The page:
I set up the lecture today as a series of questions. We began with a review of the new state system In the Middle East, the mandates and Zionism. I showed them a Romanian movie poster about immigration to Palestine that portrayed the New Jew as a European peasant. The first question: What about those people already living in Palestine? The Israeli Foreign Ministry explained, “At that time in the late 19th century, Arab nationalism did not yet exist in any form, and the Arab population of Palestine was sparse and apolitical.” In the context of European nationalism, those who were nations deserved states; those without a national identity did not merit the territory on which they lived.
But how were the new immigrants to survive? Israel’s first president David Ben Gurion wrote in his memoirs about how difficult it had been to find work, since local workers knew the jobs and the employers and didn’t expect as much pay as new immigrants. The response: all land purchased by Jews could hire only Jewish labor.
How did the non-immigrants respond? The violence of the 1920s and 1930s has to be seen in the broader context of anti-colonial struggle, I argued. Much of it resembled the anti-colonial risings against France in the Syrian mandate areas, and against Great Britain in Iraq. In the case of British mandatory Palestine, the immigrating Zionists seemed to add yet another layer of foreign control.
The Middle East mandates were explicitly meant to encourage and facilitate eventual Arab self-government, while the Palestine mandate had an added commitment: to create a “national home” for the Jews. I asked the students to talk together and try to figure out the best way that the British could reconcile these two apparently competing demands. Their Poll Everywhere responses, as a wordle:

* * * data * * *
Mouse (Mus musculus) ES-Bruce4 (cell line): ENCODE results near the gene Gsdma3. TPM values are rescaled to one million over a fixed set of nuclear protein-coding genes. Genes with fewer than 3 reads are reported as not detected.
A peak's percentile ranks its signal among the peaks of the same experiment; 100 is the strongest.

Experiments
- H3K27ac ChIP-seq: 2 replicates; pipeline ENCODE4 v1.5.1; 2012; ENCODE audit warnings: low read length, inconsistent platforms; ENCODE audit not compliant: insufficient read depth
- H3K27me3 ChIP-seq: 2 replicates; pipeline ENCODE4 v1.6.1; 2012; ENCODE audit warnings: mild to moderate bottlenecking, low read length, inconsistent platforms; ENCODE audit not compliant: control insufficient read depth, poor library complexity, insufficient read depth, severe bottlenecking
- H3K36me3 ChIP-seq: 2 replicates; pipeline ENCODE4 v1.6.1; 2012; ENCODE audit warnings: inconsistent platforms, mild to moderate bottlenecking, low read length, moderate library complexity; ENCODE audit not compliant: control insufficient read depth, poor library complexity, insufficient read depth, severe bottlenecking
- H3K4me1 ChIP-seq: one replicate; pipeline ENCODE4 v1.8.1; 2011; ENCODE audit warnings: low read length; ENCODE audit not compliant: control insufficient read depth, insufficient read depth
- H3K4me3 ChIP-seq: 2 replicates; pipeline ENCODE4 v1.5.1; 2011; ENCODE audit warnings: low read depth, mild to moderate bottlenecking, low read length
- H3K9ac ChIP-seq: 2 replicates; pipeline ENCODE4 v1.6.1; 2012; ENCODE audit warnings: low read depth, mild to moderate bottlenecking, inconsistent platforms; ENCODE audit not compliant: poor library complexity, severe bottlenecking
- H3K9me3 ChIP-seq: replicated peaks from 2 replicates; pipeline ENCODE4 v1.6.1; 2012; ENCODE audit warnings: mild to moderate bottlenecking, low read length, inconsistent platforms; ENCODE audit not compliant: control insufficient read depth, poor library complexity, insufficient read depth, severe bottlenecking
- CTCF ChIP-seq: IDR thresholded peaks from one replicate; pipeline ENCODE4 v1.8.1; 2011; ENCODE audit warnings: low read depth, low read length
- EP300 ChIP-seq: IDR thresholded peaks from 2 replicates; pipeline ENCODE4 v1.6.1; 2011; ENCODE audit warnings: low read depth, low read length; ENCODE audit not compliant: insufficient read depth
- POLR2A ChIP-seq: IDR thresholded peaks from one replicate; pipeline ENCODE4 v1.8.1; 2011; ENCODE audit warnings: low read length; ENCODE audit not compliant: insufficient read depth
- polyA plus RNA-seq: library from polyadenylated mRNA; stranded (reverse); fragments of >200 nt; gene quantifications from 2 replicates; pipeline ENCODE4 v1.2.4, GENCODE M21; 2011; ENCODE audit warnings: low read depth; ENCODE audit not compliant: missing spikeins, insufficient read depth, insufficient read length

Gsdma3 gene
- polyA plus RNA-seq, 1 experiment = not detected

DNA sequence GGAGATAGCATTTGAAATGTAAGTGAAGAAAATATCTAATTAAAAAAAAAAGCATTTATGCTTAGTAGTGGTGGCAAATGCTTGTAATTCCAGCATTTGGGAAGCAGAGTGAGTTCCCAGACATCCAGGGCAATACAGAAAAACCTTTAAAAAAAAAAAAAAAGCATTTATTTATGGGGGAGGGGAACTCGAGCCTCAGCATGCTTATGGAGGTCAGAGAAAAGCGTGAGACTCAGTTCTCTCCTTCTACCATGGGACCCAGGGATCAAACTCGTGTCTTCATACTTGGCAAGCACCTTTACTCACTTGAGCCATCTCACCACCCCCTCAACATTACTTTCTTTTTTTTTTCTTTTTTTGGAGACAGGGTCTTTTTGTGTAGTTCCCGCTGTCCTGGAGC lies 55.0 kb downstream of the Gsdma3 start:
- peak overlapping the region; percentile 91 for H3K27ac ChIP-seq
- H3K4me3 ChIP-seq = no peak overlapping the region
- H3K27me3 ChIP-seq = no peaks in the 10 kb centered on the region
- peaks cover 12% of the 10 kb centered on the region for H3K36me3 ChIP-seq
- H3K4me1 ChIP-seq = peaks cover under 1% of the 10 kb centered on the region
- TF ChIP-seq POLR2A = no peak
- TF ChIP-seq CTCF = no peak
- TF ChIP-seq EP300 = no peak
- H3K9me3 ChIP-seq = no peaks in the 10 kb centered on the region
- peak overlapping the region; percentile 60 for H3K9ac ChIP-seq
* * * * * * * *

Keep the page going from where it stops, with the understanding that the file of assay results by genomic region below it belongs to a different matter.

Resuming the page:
I reviewed the continuing struggles of the British to limit–then open–then limit Jewish immigration; to recognize–then suppress–then recognize Arab governance; to define–then redefine–”economic absorptive capacity” as a way of analyzing the number of potential immigrants. When London finally decided (in 1936) that the promises to each group could not be reconciled in a single state, they proposed dividing the land, only to find that both groups rejected the partition.
What were the options? I offered them the range of Zionist solutions, from Hebrew University President Judah Magnes’ call for a single binational state that would include Arabs and Jews, to Vladimir Jabotinsky’s insistence that only an “iron wall” could convince the local population to allow the creation of an exclusively Jewish state. As today, though, most Zionists fell in the middle, by 1947 agreeing to partition, a two-state solution. The holocaust and the huge numbers of Jews in displacement camps lent urgency to growing demands for a Jewish state.
As the clock wound down, I showed them the maps: partition and armistice. We begin next week with the 700,000 refugees that resulted and the consequences of Israel’s 1948 creation on the people and politics of the region.